Heru recognized the type of monument at once. “Oui, what you call obelisks are built in pairs to stand on either side of a temple, the priests use them to tell time by the shadows cast, but there is no temple and there is only one.” Confused, he shook his head.

“Egypt gave it to England in 1819, but neither Parliament nor the king, later the queen, could cover the expense of shipping it, until General Alexander took up the cause.” She cocked her head. “Sir Wilson, who, not to be crude, but honestly, is as rich as they come, paid all the costs of its voyage. They shipped the other one, its twin, to America.”

“America?” It must be another country that didn’t exist in his time, and now they too had an obelisk from Egypt. “Amazing.” The column carved out of a single piece of stone tapered into a pyramidion at the top. He peered at the beautiful hieroglyphics engraved on it.

“Not as amazing as all poor Cleopatra has been through.”

“Cleopatra?” Who or what was Cleopatra? Since he didn’t know anything or at least very little about the future he’d landed in, he shrugged as he watched her lips curve into a smile.

“The watertight cylinder. The first ship that towed her got caught in a storm and six men drowned. Cleopatra drifted in the ocean alone, until a different ship rescued her and brought her to a Spanish port. Then,“ Felicity pointed to the barge in the river, “that ship, the Anglia, brought her and the obelisk she carried, which everyone is calling Cleopatra’s needle, here.”

“This Cleopatra’s needle’s journey to England is almost as unbelievable as mine.”

“I doubt your adventure is more exciting than the obelisk’s.” Felicity set her hand on her small but defined hip.

“You would be surprised.”

Maeve Alpin & Pirate - Space City Con

Maeve Alpin & Pirate – Space City Con

Keep steamships, sea ports, and nautical settings in mind for your Steampunk tales. Also, if you live in the Houston Texas area there’s a great opportunity for maritime research and fun, Saturday, September 15that the Houston Maritime Museum. Here’s a invitation to all who can come.Please join me for an afternoon of nautical Steampunk fun at the Houston Maritime Museum, tie down the date of 09/15/12 at 3:00 PM. Don steampunk attire if you wish, in the fashion of a day at a Victorian yacht club or airship pirates may feel free to become maritime pirates

Captian Jack at Dickens On The Strand 2012

Captian Jack at Dickens On The Strand 2012

for the day, or a member of the Nautilus crew. All Steampunk garb and characters are welcomed as well as modern garb. Board the guided tour of over 150 model ship exhibits, spanning the age of exploration to the modern merchant marines and several models of steam powered ships from the Victorian age. Free parking is a shore thing at the large lot beside the museum. Museum admission is $5.00 per age 12 up, $3.00 for children 3 -11 and children under 3 are free.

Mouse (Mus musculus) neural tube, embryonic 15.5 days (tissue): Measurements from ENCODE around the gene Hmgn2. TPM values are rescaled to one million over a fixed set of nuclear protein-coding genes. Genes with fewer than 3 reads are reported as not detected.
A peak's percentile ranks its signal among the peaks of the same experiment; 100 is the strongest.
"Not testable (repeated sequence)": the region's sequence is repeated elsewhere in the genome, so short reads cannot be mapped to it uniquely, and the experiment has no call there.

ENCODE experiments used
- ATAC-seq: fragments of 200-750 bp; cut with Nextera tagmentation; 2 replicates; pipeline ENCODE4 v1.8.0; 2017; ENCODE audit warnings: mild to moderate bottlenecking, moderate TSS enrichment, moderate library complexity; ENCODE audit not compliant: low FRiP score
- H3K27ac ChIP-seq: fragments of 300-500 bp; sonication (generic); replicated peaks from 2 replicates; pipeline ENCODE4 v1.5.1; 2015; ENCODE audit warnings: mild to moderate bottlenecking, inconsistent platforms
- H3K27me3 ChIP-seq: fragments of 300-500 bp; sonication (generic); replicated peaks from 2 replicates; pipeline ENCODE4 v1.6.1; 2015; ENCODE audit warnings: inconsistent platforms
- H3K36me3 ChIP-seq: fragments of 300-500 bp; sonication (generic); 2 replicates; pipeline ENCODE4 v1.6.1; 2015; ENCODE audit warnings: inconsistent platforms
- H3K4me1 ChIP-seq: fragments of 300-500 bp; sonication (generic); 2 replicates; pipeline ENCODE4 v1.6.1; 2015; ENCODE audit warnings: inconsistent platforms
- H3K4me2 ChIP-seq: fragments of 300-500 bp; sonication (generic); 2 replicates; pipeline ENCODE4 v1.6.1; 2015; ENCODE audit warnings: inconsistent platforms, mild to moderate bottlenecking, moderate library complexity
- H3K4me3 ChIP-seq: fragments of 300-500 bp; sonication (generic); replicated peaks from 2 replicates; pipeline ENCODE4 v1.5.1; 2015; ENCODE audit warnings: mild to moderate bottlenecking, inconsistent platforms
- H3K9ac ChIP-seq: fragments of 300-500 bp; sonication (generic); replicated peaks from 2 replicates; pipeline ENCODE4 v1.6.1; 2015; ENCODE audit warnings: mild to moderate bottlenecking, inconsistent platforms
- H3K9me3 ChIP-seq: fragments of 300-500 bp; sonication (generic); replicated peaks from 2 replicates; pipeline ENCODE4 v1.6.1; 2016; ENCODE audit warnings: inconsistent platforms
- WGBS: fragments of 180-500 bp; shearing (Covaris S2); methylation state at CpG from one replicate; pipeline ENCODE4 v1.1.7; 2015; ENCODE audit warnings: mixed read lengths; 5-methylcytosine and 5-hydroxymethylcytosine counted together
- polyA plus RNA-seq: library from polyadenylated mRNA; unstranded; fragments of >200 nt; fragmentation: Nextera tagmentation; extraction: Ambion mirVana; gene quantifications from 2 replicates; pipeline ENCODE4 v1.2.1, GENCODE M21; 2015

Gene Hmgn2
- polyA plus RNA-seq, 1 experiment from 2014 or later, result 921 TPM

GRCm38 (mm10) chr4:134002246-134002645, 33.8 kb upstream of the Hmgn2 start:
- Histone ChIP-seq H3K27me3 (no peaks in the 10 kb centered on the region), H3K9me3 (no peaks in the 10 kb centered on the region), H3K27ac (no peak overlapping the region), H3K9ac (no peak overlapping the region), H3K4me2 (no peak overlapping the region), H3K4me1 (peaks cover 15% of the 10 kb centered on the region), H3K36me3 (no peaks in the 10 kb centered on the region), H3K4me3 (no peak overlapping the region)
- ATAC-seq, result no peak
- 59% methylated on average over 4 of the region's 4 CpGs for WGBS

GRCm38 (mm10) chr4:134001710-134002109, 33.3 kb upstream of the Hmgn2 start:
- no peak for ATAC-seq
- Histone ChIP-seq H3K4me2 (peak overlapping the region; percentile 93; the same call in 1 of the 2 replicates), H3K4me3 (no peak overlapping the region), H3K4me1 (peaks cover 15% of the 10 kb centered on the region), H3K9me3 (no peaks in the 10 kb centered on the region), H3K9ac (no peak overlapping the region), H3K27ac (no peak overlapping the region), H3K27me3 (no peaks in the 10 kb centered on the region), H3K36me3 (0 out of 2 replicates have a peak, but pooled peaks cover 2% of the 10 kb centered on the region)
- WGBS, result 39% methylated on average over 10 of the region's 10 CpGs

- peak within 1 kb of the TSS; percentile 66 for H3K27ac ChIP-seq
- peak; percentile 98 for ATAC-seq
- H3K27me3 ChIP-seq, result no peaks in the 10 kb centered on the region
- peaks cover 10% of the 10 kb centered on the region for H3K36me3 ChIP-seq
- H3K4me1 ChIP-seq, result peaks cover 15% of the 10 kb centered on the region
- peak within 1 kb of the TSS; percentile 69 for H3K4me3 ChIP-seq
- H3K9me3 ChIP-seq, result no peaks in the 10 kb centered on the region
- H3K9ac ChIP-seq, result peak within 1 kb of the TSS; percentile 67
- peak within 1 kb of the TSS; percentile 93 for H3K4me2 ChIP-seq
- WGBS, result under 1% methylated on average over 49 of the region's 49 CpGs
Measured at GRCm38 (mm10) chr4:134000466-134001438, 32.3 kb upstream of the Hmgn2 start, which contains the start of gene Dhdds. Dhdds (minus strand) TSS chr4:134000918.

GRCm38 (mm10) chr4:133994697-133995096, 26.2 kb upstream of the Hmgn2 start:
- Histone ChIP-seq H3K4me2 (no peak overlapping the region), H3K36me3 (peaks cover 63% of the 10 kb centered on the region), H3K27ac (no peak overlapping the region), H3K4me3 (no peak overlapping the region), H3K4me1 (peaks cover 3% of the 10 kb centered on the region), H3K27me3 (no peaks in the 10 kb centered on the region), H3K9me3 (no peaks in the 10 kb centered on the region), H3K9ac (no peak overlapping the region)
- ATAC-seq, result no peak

Maeve Alpin

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Hi all, I ‘m Maeve Alpin, one of the new lolitas who have climbed aboard the airship. On my last shore leave I shared my booty of Steampunk comics with you and as promised here are some more. Imagery can be very inspirational to a writer, so many of us pull ideas from our dreams or things that catch our eye. The collaboration of visual and literate art in comics inspires new ideas far beyond the illustrations and story lines. In addition to several comic books labeled as Steampunk, many others have Victorian, Dystopian, Dieselpunk, Weird West, or Alternate History ascetics. Here is part two of my list of some comic books you’ll enjoy.

1.     Steampunk by Chris Bachalo & Joe Kelly

The hero is Cole Blaquesmith, a poor 18th century fisherman. I love his period dialogue. He falls in love with Fiona, a kind, noble lady who helps the lower class. When she falls gravely ill he takes her to Doctor Absinthe, a mad scientist, who promises to cure her if Cole uses the Engine, a time traveling machine, to get him books on science and other objects from the future. Cole does so but when he returns from 1954, Absinthe breaks his part of the bargain and Fiona dies. Cole buries the Engine beneath Stonehenge and in turn Absinthe rips out Cole’s heart. A hundred years later, Cole wakes up in a coffin during the Victorian era to find that Absinthe experimented on him, his chest is a now a metal furnace and his right arm is a huge mechanical claw. He also discovers that London is ruled by Absinthe. There are two historical royals in Steampunk. Napoleon Bonaparte is referred to as Frances in issue six, because after Absinthe killed Josephine, Napoleon gives up his humanity to become a living computer controlling France’s weapons systems and soldiers. So he actually is France. Instead of being the queen, in this London ruled by Absinthe, Victoria works for him as an assassin until she joins the resistance and falls in love with Cole. She’s a brunette beauty, her hands are surgically grafted to her arms, and her main weapon is a metallic whip that makes one of those wonderful comic book sounds, SHRAAK. Laslo, another member of the resistance, is a very interesting character. He’s a black man who speaks with what I think of as 1960’s slang, such as “Don’t ask for details about my rumble with Faust. Don’t dig for more than I lay down.” He also wears a big Union Jack print scarf that belonged to his best friend, Rikk, who was killed by Absinthe’s assassin, Faust.